Food Costs in NJ Experience Biggest Jump Since 1987
You're not crazy; your total at the cash register is much higher than it used to be.
And new figures from the U.S. Bureau of Labor Statistics reveal just how much more you're paying for common purchases.
Compared to March 2021, the consumer price index increased by 6.1% in March 2022 in the New York Metropolitan area: Essex, Hudson, Hunterdon, Middlesex, Monmouth, Morris, Ocean, Passaic, Somerset, Sussex, and Union counties.
"That's noteworthy because we haven't seen an increase like that since back in the time of the Gulf War, since 1991," Bruce Bergman, regional economist for BLS, said.
The 1.3% jump in prices since February 2022 is the biggest one-month jump for the region since 2005, Bergman added. Much of that spike is linked to gasoline prices, which have come down a bit for Garden State drivers in recent days.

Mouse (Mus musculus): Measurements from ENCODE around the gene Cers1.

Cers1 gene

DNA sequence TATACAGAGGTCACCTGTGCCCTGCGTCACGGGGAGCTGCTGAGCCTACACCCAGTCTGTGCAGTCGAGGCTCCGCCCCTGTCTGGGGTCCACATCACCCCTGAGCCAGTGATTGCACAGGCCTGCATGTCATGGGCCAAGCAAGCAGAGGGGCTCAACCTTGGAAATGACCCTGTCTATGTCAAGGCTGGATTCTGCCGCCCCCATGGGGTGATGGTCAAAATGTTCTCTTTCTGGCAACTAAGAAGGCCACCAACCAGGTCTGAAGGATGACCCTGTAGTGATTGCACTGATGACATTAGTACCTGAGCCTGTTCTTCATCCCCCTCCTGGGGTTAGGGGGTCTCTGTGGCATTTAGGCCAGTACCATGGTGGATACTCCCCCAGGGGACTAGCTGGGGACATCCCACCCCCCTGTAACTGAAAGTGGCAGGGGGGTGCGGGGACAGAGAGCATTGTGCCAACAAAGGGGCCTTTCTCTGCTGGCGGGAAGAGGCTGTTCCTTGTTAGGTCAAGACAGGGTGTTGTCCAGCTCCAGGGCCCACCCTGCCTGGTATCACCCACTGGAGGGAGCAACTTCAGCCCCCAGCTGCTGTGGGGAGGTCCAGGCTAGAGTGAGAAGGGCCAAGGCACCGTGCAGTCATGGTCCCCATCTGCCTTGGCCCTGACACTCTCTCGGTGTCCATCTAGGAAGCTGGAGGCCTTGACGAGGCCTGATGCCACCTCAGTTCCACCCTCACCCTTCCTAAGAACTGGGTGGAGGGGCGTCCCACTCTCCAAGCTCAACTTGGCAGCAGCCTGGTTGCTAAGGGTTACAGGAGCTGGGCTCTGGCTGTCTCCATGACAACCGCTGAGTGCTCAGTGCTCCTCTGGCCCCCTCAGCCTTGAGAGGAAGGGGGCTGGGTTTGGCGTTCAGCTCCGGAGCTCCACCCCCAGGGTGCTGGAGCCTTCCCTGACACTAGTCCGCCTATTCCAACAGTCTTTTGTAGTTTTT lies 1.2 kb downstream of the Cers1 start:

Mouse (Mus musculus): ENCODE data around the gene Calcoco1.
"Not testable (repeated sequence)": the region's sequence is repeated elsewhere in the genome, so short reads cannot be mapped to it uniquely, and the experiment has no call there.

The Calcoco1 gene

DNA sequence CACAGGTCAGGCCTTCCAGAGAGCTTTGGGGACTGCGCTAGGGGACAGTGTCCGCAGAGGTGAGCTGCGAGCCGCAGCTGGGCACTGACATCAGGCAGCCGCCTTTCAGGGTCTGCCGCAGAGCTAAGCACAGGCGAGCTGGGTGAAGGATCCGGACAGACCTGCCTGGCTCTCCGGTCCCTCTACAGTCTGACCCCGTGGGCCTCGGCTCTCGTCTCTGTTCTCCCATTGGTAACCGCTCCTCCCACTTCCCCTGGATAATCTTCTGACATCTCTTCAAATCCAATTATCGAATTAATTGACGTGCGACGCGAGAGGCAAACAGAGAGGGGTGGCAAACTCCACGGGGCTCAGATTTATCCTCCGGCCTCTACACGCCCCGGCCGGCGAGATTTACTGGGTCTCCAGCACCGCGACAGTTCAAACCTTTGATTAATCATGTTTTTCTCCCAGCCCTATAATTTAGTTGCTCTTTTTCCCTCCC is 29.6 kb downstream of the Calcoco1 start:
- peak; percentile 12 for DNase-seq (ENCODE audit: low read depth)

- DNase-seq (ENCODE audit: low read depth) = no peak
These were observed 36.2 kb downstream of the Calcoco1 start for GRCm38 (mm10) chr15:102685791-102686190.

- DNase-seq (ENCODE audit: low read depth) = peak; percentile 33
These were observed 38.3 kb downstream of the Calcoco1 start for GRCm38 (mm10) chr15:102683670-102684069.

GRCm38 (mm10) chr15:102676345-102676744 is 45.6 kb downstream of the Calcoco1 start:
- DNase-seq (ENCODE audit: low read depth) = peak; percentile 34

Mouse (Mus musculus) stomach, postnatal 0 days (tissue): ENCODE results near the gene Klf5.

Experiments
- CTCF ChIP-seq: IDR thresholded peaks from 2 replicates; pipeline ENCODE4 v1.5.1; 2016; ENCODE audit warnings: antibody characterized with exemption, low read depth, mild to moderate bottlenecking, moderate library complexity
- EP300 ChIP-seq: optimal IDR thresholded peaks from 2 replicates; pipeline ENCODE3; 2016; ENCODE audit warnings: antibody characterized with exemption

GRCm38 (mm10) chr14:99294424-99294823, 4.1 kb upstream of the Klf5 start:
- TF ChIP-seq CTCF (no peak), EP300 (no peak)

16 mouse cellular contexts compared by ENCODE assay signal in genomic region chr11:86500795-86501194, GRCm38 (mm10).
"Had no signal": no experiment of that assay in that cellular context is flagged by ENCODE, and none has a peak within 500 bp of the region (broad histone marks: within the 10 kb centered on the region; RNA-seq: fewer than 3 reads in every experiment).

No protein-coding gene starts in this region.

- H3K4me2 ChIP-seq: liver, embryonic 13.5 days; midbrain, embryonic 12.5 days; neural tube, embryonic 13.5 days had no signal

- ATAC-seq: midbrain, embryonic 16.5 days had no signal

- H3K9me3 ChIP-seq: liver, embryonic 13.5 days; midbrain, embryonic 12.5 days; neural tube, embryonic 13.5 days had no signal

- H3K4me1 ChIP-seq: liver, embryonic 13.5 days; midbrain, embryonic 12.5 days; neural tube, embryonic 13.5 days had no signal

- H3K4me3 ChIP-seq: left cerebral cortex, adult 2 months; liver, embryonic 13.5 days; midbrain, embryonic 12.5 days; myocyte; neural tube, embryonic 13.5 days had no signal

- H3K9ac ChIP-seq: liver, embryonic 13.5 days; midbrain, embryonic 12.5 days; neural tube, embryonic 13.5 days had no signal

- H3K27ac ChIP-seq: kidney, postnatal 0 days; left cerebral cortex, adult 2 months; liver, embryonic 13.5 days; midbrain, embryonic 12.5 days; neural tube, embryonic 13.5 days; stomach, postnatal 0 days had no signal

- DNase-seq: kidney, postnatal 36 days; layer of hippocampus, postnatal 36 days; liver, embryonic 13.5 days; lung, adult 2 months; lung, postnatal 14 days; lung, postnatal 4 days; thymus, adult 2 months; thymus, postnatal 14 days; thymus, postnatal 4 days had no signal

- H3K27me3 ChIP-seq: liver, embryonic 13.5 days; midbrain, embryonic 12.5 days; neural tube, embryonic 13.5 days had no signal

Food prices in the region are up 8% compared to a year ago, the statistics show. Specifically, the cost of food you'd buy at the supermarket jumped 9.4% in a year's time — the largest year-over-year increase since June 1987.
"The top of the line is meats, poultry, fish and eggs. That was up about 14% over the year," Bergman said.
The category of cereals and bakery products experienced an increase of more than 11% since last March.
Bergman noted that price increases don't originate at the consumer level — many commodities have increased largely in price at the producer level. For the 12 months ended in March, final demand prices moved up 11.2% for producers, according to a separate new report from BLS.
Price increases are not expected to be a regular monthly occurrence. The cost of dairy and related products, for example, is up 3.3% from a year ago, but it's down half a percent from a month ago. Used cars and trucks cost 37% more than a year ago, but 2% less than a month ago.